Software Outsourcing Guide for Startups

Many startups, even when their core is not IT, need new software developed for various needs of theirs. Here are some key strategies to guide how they can go about it.


The idea of recruiting a couple of programmers inhouse sounds lucrative some times. Especially when you hear about some outsourcing blues, this thought do surface. But mind you, recruiting technical people, retaining them and utilizing them effectively is not as easy as it sounds. There is a startup that invested in a team of programmers and followed a perfect system of daily reporting from day 1. However, even after 6 months, they had not gone much beyond a login page. Do not fall into that trap.

Also, as a startup, it is important that you stick to your core and not get distracted. Especially, when you do not have any experience of getting software developed, do not plunge into it and expect miracles. There are high chances that it will get overwhelming, to the extent that your core activity may get sidestepped.

Choose Partner Wisely

It is usually difficult to differentiate between those who only give a smooth talk, and those who can actually deliver. Blessed are those who have an X-ray vision to make out the difference. For others, here are some pointers:

  • The right ones will generally be open in their outlook.
  • They will have a balanced view between their needs and those of yours.
  • They are honest enough to admit mistakes and want to make amends.
  • They will ask you when in doubt.
  • They are able to explain their approach, and explain how it looks next to other alternatives

Decide terms that are fair to both sides. Software development does not happen like clockwork, and do not expect it to go that way. Expect issues, and talk about mechanisms how you will get together to overcome them. Keep adequate margins.

Oversee the Work

When you outsource work, your responsibility is not over. If you relax and expect that the outsourcing partner to give you the finished product on a platter after N months, that would be a mistake. There are two aspects to what you need to be watchful for:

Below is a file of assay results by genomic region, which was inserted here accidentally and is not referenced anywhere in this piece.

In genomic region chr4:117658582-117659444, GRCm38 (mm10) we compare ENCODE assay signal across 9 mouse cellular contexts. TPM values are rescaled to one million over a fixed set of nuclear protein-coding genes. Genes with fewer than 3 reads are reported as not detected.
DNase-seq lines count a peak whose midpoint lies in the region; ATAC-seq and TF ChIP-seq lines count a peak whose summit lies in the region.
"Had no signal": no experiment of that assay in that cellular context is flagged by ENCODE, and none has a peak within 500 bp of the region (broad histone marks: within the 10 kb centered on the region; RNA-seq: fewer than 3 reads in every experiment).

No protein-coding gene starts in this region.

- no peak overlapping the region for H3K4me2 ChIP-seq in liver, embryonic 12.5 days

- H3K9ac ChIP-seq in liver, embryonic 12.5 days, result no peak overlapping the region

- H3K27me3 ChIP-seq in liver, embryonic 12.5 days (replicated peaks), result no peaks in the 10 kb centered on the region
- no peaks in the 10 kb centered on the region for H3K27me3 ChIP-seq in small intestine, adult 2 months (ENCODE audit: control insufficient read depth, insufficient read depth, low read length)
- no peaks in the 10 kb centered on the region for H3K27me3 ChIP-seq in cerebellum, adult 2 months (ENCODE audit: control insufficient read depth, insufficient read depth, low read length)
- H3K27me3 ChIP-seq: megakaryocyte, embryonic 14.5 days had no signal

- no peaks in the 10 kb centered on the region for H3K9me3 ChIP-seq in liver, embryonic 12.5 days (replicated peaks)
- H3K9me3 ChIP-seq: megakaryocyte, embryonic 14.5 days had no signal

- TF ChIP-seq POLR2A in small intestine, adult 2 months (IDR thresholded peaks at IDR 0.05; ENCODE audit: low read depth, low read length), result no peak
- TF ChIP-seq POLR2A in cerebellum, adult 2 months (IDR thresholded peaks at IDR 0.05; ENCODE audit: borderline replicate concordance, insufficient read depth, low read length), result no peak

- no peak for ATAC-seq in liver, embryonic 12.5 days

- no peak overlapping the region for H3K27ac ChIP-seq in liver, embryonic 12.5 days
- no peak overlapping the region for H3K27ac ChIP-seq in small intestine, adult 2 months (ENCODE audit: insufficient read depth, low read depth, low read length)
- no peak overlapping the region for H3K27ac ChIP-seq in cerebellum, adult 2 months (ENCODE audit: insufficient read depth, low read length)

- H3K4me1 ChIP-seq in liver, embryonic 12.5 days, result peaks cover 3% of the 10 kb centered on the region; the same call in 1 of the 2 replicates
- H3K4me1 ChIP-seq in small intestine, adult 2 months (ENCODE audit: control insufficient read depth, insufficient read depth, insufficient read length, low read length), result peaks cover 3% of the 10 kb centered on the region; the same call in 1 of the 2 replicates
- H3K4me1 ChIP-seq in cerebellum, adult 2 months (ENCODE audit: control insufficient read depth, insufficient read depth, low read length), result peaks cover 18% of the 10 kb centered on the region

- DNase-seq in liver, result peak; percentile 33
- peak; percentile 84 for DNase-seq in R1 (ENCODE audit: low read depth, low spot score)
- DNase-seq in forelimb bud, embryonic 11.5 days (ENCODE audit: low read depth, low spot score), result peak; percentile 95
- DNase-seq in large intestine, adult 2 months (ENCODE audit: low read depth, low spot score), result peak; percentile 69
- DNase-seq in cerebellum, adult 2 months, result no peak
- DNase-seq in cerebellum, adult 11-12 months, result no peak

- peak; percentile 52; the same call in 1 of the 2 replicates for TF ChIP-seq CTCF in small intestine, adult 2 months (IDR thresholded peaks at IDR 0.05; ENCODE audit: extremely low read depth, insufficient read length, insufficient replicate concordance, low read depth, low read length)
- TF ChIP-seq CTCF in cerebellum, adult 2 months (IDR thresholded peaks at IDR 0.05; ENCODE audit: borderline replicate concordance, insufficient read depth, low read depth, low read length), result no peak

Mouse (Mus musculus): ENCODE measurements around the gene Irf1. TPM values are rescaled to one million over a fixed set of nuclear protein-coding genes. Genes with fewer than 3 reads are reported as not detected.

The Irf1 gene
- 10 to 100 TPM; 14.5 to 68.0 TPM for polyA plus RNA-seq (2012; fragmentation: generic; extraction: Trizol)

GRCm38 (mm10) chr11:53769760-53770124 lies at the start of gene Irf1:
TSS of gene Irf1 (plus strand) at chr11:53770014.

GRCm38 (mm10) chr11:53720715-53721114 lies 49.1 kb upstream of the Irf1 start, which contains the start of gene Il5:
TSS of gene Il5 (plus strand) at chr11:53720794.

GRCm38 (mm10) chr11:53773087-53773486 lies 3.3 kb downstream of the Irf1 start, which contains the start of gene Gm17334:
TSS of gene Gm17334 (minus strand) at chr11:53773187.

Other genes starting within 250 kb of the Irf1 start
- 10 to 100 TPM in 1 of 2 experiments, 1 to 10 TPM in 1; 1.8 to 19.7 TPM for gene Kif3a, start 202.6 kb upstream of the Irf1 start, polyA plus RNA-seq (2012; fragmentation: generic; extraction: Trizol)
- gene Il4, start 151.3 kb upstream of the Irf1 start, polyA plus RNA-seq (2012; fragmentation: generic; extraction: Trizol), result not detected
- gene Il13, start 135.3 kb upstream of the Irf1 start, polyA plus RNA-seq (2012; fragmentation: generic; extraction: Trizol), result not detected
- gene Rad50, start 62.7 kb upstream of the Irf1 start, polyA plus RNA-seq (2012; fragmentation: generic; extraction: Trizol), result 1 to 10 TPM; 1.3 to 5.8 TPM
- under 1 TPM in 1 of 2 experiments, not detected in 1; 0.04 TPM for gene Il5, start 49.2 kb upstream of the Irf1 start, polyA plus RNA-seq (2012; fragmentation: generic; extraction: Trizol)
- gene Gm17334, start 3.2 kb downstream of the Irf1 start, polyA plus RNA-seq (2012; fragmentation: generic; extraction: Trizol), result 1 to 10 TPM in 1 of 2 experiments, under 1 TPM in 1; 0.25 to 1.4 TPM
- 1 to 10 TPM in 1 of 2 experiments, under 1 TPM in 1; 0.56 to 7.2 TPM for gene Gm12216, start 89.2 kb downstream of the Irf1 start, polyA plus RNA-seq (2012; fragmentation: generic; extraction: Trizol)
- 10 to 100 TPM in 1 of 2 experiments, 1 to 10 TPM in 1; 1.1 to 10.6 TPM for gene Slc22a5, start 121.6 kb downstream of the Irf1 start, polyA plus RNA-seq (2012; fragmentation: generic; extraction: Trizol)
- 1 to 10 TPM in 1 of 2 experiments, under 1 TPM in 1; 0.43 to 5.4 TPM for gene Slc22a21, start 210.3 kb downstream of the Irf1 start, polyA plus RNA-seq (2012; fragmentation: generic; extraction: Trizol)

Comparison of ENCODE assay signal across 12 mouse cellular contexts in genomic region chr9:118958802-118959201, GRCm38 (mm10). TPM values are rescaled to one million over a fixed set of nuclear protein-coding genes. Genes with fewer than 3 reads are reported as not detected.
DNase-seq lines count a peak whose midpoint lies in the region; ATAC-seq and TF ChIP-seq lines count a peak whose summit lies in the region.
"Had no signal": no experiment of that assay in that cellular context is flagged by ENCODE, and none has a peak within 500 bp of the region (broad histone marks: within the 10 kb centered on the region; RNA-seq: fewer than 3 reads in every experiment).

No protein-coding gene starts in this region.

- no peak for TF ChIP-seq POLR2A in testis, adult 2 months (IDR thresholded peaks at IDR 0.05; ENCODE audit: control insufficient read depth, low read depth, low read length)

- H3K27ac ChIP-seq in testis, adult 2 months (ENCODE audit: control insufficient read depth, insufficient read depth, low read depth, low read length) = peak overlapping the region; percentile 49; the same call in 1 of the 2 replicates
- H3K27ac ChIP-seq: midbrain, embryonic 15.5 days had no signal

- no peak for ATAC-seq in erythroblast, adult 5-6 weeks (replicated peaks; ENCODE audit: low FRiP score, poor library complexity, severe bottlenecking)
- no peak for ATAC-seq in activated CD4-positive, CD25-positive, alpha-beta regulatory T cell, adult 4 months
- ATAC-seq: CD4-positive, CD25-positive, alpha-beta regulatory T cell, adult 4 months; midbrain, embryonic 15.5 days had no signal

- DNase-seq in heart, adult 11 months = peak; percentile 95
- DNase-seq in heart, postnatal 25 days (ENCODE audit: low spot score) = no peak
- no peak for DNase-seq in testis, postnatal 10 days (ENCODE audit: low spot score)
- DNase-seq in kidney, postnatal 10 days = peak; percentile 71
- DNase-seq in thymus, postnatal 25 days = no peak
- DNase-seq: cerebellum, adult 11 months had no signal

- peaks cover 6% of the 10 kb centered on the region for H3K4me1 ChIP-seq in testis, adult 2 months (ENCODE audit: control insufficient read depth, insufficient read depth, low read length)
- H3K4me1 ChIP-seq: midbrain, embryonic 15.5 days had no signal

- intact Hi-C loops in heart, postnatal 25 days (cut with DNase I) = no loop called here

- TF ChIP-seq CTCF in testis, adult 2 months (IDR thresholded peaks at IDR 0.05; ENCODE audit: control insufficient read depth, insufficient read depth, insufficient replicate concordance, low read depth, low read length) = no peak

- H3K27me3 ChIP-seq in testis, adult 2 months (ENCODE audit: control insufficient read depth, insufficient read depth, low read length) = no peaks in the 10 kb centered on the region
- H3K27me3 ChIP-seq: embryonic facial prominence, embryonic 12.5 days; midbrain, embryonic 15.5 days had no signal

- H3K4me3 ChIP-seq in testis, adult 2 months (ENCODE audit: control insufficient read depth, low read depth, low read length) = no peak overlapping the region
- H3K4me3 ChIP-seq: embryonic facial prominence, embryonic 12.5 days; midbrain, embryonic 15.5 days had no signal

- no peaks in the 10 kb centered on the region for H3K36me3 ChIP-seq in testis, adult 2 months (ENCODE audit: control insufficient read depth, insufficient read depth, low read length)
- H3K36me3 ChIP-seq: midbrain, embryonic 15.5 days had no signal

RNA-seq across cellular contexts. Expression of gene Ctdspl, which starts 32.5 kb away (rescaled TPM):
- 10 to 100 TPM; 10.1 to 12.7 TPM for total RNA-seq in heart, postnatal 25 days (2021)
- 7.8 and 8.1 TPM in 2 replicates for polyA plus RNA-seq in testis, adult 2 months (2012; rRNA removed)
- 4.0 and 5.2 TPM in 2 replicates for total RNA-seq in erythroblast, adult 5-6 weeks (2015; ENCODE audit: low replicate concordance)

• the functionality and
  • the progress.

You have to ensure the implementation of correct functionality. Specifically, help the partner understand it, and later keep reviewing it to make sure it is going well. Ask your partner to carry out the development in iterations and release the output of iterations for you to see. Watching the product being built incrementally can make wonders in ensuring that it goes in the right fashion. You can intervene before it is too late. In addition to the product, review the design documents or visual models of the product to get insights into the internal working of the application. Examples of such visual models are various UML diagrams, wireframes, flowcharts, data flow diagrams and X-flowcharts (from Xsemble). Out of them, the X-flowcharts are always up-to-date with the changing functionality of the product, and hence are completely reliable.

Set up periodic meets to review the progress. The frequency is up to you — some may want to be a part of a daily standup, some like to do a weekly review, and some are comfortable with a monthly review. More than the frequency, the periodic occurrence of progress meetings is important.

Also, over and above the regular meets, try to find time to answer any questions or review the work when the partner initiates a request. Your quick response could save a lot of unnecessary rework (which translates into waste of money and time).

Be in Charge

Everyone is not a crook, but some are. If you get into a wrong relationship, then you need to be prepared to break it and move on. However, please think twice before you do that and make sure you are not jumping to hasty conclusions. Such a move is always painful to both sides. If your outsourcing is looking inefficient, some times it could be that the outsourcing company genuinely wants to deliver but has some challenge with that. A problem-solving mindset may go a long way here. Take help of an industry expert who could pinpoint the exact issues so that they can be solved with a laser focus.